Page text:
An Irish investment and development company, Markland, has bought Kotva - the popular Prague department store built under Communism in 1975. Markland is estimated to have paid more than 67 million US dollars for the store, located in central Prague. Company representatives told journalists on Wednesday that they were confident they could raise consumer interest to pre-1989 levels, when Kotva was Czechoslovakia's most visited shopping centre.
Two people were killed and three injured on Wednesday morning when a Prague streetcar derailed and collided with waiting pedestrians. Tram no. 22 derailed as it made a right turn at Prague's busy Charles Square, its rear wagon hitting those on foot. A 59-year-old man and a 64-year-old woman did not survive the accident. Two people are in hospital with serious injuries. The police are investigating the cause of the accident.
The Czech cabinet has reached a decision on a strategy for increasing public awareness on the EU constitution prior to a possible referendum. The campaign will be headed by the prime minister's office, though the Ministry for Foreign Affairs had expressed an interest. It is estimated that the campaign, which would begin this year and last into 2006, will cost almost 10 million US dollars. The campaign will be run mostly through the media, but it is unclear whether it will be strictly informative or in open support of the constitution treaty.
The Association for Health Care Insurance Consumers has released figures showing the country's health services spent more than one quarter of their funds on patients' medication last year. According to the association, expenses for medication have risen six-fold since 1992, with consumption rising two-fold. Last year some 52 billion crowns - around 2.3 billion U.S., from expenses of around 200 billion crowns, were spent on medication.
A poll released by the STEM agency has shown that voter preferences for the ruling Social Democratic Party have continued to fall. The poll suggests the party would place 3rd if elections were held today, garnering a little over 13 percent of the vote, behind the Communist Party at 2nd, with 18 percent, and the opposition Civic Democrats at 1st, with around 35 percent of the vote.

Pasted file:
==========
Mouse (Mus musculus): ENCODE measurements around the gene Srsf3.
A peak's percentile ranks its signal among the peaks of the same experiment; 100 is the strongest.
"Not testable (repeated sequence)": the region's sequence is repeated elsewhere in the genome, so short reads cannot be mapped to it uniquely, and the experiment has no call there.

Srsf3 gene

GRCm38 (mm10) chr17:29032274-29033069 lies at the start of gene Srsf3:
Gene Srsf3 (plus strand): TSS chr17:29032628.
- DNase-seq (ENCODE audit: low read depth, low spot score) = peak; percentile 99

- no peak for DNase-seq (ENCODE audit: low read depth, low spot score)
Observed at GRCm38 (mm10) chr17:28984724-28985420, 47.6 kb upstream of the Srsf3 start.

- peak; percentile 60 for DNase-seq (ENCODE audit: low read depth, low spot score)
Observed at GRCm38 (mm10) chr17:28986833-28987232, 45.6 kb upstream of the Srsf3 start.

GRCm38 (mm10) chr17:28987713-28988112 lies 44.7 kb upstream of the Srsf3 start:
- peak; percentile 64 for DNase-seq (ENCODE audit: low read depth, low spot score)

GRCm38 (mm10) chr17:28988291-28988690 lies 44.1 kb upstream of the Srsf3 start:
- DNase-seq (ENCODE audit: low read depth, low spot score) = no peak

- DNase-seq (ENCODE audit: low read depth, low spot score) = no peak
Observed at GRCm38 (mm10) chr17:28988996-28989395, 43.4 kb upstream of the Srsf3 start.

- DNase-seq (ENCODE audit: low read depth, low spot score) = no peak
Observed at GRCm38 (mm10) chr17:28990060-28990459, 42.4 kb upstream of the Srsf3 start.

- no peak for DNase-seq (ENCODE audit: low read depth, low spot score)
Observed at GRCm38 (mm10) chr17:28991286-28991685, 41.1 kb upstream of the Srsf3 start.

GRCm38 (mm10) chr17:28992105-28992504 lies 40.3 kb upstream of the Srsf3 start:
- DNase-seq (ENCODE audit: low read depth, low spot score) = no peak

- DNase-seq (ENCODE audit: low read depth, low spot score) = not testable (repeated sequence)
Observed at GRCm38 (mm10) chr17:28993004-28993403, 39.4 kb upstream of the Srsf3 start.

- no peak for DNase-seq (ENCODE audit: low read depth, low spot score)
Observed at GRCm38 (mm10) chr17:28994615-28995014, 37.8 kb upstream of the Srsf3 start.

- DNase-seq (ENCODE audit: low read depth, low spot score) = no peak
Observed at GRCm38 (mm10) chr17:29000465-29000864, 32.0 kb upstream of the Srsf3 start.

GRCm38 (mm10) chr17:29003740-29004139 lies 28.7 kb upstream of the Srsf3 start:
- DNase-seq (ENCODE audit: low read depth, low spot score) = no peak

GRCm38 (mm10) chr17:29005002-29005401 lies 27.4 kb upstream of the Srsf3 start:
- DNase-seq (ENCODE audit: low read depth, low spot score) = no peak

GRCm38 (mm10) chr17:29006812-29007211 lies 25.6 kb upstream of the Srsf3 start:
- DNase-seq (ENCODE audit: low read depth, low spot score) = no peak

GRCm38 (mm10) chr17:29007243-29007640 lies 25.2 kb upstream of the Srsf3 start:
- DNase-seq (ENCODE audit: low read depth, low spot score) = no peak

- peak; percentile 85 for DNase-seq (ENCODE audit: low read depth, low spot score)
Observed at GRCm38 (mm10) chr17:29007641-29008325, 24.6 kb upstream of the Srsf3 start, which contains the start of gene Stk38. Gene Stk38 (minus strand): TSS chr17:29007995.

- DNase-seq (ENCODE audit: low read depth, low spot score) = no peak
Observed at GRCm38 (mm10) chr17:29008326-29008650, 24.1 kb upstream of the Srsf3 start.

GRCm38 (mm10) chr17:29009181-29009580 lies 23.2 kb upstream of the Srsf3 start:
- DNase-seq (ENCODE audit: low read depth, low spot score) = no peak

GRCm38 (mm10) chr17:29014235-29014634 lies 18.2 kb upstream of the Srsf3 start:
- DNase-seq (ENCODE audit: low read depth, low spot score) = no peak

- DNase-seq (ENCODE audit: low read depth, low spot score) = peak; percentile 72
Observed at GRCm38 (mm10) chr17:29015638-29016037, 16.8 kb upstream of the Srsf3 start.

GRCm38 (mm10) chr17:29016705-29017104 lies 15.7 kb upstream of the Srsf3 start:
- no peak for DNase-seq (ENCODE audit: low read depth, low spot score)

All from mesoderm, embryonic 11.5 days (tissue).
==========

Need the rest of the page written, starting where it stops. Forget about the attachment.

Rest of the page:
The Christian Democrats will leave the coalition government if Stanislav Gross remains Prime Minister after his party, the Social Democrats, hold their conference at the end of the month, the Pravo newspaper reported on Wednesday. Prime Minister Gross has been at the centre of a government crisis after he failed to explain how he paid for his luxury flat in Prague. After exerting pressure on him to resign from office, the Christian Democrats agreed to give the strongest party in government more time to resolve the matter in its own way.
The British mobile phone company, Vodafone Group, has confirmed that it will buy the majority stake of the Canadian company Telesystem International Wireless (TIW) in Oskar Mobil, the smallest of the three Czech cell phone operators. Vodafone, which will also buy TIW's shareholdings in Romania's MobiFon, will pay 3.5 billion US dollars for both operators. The purchase in Oskar, which has an estimated 17 percent share of the Czech market, will cost the British company around one billion dollars.
President Vaclav Klaus has signed a decision on the appointment of twenty one new judges, all of whom are over thirty or will turn thirty this year, and sent it to Prime Minister Stanislav Gross for counter signature. The President last week refused to appoint 32 trainee judges who had not yet reached the age of thirty on the grounds that they were too young for such a responsible post. His decision evoked strong criticism since the Czech Republic is suffering from a lack of judges and has lost several court cases in Strasbourg over protracted proceedings.